1. Dry pots will feel lighter when lifted.
  2. Clay pots feel dry.
  3. A wooden stake or skewer inserted into the potting mix will come out almost dry.

If in doubt, a finger inserted into the potting mix is perhaps the best tool to determine the moisture content of the mix. It will cause no harm to the plant. And remember, fresh potting mix will always dry out faster than old medium.

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Proper watering technique involves copious but infrequent watering.

How Do I Water Orchids?

How to water is just as important to proper culture as when to water. When orchids are watered, they should be watered copiously. Place the plant in the sink and allow the water to run freely from the drainage holes. Do not use salt-softened water. At a minimum, try to thoroughly water your plants in this fashion at least once a month.

This is your opportunity to examine how the potting mix behaves. If you cannot
pour water rapidly through the pot, the potting mix is too dense and you run the risk of starving the roots for air. If you see finely divided material that looks like coffee grounds in the water coming from the drainage holes, your potting mix is breaking down. Both of these are signs it’s time to repot into fresh medium.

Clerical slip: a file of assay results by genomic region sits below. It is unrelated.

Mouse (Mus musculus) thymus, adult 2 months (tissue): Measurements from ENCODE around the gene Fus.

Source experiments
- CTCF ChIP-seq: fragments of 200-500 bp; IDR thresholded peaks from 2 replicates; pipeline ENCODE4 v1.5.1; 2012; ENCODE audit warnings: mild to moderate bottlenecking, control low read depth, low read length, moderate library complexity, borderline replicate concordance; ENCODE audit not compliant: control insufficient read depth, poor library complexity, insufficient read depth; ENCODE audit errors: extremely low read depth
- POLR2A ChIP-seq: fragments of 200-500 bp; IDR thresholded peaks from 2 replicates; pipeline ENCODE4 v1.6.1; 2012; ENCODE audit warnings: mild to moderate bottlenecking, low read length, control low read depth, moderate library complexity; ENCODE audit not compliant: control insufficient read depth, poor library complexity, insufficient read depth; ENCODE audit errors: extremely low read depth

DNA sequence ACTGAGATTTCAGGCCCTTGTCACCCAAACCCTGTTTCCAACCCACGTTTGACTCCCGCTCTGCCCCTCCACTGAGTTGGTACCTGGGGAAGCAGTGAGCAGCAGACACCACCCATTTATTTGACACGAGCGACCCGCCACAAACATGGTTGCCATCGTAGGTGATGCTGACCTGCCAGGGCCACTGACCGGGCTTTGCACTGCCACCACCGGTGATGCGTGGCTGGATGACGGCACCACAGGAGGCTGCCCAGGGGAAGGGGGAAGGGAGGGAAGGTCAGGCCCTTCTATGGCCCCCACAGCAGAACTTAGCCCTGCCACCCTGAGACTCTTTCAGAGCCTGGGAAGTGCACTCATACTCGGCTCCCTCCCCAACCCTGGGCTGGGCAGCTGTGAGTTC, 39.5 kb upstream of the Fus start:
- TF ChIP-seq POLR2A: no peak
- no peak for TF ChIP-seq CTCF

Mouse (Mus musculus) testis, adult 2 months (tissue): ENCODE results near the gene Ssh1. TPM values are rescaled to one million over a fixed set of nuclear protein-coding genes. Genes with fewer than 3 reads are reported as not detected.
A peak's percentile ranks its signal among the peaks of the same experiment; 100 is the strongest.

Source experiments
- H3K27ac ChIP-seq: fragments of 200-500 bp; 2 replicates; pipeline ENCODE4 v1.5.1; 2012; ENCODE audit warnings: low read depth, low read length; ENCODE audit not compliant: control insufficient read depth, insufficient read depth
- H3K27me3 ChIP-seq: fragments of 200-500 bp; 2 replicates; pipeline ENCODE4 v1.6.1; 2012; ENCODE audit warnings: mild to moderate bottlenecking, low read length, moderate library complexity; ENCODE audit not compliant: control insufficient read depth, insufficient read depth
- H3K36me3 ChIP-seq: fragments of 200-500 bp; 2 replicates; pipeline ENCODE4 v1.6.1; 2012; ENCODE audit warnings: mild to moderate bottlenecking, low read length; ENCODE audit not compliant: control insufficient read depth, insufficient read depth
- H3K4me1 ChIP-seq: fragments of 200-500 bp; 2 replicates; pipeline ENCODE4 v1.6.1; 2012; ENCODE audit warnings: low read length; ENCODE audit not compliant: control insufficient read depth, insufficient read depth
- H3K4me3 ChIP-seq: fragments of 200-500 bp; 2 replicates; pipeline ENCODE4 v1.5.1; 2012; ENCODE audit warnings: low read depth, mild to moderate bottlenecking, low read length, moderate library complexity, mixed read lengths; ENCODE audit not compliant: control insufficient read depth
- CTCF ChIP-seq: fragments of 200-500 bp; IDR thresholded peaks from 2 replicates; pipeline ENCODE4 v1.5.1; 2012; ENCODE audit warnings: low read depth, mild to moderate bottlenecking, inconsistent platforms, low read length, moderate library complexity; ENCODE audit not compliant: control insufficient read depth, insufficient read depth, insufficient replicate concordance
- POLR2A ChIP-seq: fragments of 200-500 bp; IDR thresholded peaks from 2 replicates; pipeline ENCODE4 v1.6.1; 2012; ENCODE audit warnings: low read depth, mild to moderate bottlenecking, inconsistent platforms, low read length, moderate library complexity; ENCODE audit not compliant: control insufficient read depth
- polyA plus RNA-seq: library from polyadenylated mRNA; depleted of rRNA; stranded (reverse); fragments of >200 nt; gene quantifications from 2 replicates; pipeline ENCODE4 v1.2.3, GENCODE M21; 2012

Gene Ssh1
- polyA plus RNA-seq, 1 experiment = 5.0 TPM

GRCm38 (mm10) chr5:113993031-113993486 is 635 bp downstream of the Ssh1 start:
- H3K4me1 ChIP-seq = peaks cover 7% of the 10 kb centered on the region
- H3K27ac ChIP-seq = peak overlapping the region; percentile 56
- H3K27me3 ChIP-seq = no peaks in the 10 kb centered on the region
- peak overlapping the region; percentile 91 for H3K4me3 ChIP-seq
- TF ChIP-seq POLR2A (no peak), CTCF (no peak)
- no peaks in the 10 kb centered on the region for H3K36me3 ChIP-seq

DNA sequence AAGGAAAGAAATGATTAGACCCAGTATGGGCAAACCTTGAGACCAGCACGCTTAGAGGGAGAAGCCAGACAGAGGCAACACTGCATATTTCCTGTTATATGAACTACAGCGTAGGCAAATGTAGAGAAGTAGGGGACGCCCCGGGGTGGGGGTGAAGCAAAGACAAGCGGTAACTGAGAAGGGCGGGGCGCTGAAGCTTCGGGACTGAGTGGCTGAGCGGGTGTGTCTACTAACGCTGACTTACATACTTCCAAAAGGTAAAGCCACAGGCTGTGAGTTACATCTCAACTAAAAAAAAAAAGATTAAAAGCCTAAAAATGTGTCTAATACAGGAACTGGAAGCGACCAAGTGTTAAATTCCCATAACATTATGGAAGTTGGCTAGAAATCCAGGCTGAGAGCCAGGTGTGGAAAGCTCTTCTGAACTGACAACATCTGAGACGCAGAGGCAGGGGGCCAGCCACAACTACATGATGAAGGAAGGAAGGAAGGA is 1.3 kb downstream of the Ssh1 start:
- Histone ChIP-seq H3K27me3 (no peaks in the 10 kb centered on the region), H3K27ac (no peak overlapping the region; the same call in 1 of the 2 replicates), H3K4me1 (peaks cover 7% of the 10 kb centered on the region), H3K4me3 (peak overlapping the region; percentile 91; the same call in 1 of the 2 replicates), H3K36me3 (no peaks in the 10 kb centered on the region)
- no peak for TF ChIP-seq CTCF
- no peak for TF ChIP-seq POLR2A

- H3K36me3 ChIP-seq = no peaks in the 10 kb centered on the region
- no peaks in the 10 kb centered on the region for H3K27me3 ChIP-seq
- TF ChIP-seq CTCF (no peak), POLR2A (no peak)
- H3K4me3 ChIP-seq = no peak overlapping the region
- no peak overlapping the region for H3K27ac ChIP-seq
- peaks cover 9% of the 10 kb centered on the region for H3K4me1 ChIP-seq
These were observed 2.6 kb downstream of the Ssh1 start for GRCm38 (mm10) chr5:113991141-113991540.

Finally, a couple of notes about mounted plants and those like vandas that are grown in baskets without additional potting medium. First, avoid dunking plants grown in this fashion in buckets of water. This practice very easily spreads diseases. If one plant has a disease, all those dunked in the same bucket of water will have been exposed as well. Also, two short waterings a few minutes apart are much more effective than one long watering. Once water runs off the plant, the roots will have absorbed essentially all they can at that time and excess water simply runs off to the ground.

The proper technique is to water your plants, and then a few minutes later water them again, always beginning with the first plant you watered. This allows time for the roots of the last plant to finish absorbing water before you wet them again. Roots that are completely saturated will be a solid color, while those that are not will appear mottled.

This article was authored by Ron McHatton, Ph.D., with photos by Greg Allikas, and originally appeared in the Winter 2015 edition of The Tropical Garden. Ron McHatton, Ph.D. is the American Orchid Society’s director of education and chief operating officer. He is an accredited American Orchid Society judge and has been growing orchids since the age of eight. McHatton is responsible for the editorial content and layout of Orchids magazine. Minor changes from the print version of this article were introduced to improve readability in a digital format.